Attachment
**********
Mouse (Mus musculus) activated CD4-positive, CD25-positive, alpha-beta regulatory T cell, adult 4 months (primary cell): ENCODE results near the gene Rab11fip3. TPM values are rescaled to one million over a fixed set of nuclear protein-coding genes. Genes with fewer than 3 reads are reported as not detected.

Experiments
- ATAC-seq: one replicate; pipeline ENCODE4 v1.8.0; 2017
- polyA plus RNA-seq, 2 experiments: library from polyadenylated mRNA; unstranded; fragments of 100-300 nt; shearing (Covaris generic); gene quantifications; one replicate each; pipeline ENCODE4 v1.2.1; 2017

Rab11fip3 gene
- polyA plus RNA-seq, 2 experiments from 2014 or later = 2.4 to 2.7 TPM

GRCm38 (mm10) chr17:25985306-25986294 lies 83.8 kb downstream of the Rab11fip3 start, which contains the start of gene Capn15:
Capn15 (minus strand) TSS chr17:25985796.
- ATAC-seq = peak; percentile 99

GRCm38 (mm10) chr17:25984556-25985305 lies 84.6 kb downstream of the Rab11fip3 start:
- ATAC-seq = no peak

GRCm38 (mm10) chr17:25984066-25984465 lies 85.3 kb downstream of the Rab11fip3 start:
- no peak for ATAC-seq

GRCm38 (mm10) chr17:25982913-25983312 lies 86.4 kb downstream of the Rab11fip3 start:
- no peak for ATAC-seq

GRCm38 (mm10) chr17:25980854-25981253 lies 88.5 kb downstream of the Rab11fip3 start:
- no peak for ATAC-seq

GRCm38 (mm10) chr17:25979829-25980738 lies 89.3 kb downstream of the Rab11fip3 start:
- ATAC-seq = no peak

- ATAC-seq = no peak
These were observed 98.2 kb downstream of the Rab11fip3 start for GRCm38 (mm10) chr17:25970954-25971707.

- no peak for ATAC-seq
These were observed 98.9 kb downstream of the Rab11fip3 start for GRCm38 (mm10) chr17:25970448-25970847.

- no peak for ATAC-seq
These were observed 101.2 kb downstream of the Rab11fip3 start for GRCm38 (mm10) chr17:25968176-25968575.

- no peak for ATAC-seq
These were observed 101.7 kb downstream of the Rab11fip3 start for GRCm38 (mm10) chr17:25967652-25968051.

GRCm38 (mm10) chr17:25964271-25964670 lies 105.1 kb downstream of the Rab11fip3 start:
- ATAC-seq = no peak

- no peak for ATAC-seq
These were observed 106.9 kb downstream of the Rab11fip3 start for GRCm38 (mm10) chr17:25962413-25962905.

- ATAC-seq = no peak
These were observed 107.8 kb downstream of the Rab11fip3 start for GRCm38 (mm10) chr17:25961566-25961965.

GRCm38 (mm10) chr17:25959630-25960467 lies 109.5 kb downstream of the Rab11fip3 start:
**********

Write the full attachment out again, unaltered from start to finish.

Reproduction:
Mouse (Mus musculus) activated CD4-positive, CD25-positive, alpha-beta regulatory T cell, adult 4 months (primary cell): ENCODE results near the gene Rab11fip3. TPM values are rescaled to one million over a fixed set of nuclear protein-coding genes. Genes with fewer than 3 reads are reported as not detected.

Experiments
- ATAC-seq: one replicate; pipeline ENCODE4 v1.8.0; 2017
- polyA plus RNA-seq, 2 experiments: library from polyadenylated mRNA; unstranded; fragments of 100-300 nt; shearing (Covaris generic); gene quantifications; one replicate each; pipeline ENCODE4 v1.2.1; 2017

Rab11fip3 gene
- polyA plus RNA-seq, 2 experiments from 2014 or later = 2.4 to 2.7 TPM

GRCm38 (mm10) chr17:25985306-25986294 lies 83.8 kb downstream of the Rab11fip3 start, which contains the start of gene Capn15:
Capn15 (minus strand) TSS chr17:25985796.
- ATAC-seq = peak; percentile 99

GRCm38 (mm10) chr17:25984556-25985305 lies 84.6 kb downstream of the Rab11fip3 start:
- ATAC-seq = no peak

GRCm38 (mm10) chr17:25984066-25984465 lies 85.3 kb downstream of the Rab11fip3 start:
- no peak for ATAC-seq

GRCm38 (mm10) chr17:25982913-25983312 lies 86.4 kb downstream of the Rab11fip3 start:
- no peak for ATAC-seq

GRCm38 (mm10) chr17:25980854-25981253 lies 88.5 kb downstream of the Rab11fip3 start:
- no peak for ATAC-seq

GRCm38 (mm10) chr17:25979829-25980738 lies 89.3 kb downstream of the Rab11fip3 start:
- ATAC-seq = no peak

- ATAC-seq = no peak
These were observed 98.2 kb downstream of the Rab11fip3 start for GRCm38 (mm10) chr17:25970954-25971707.

- no peak for ATAC-seq
These were observed 98.9 kb downstream of the Rab11fip3 start for GRCm38 (mm10) chr17:25970448-25970847.

- no peak for ATAC-seq
These were observed 101.2 kb downstream of the Rab11fip3 start for GRCm38 (mm10) chr17:25968176-25968575.

- no peak for ATAC-seq
These were observed 101.7 kb downstream of the Rab11fip3 start for GRCm38 (mm10) chr17:25967652-25968051.

GRCm38 (mm10) chr17:25964271-25964670 lies 105.1 kb downstream of the Rab11fip3 start:
- ATAC-seq = no peak

- no peak for ATAC-seq
These were observed 106.9 kb downstream of the Rab11fip3 start for GRCm38 (mm10) chr17:25962413-25962905.

- ATAC-seq = no peak
These were observed 107.8 kb downstream of the Rab11fip3 start for GRCm38 (mm10) chr17:25961566-25961965.

GRCm38 (mm10) chr17:25959630-25960467 lies 109.5 kb downstream of the Rab11fip3 start: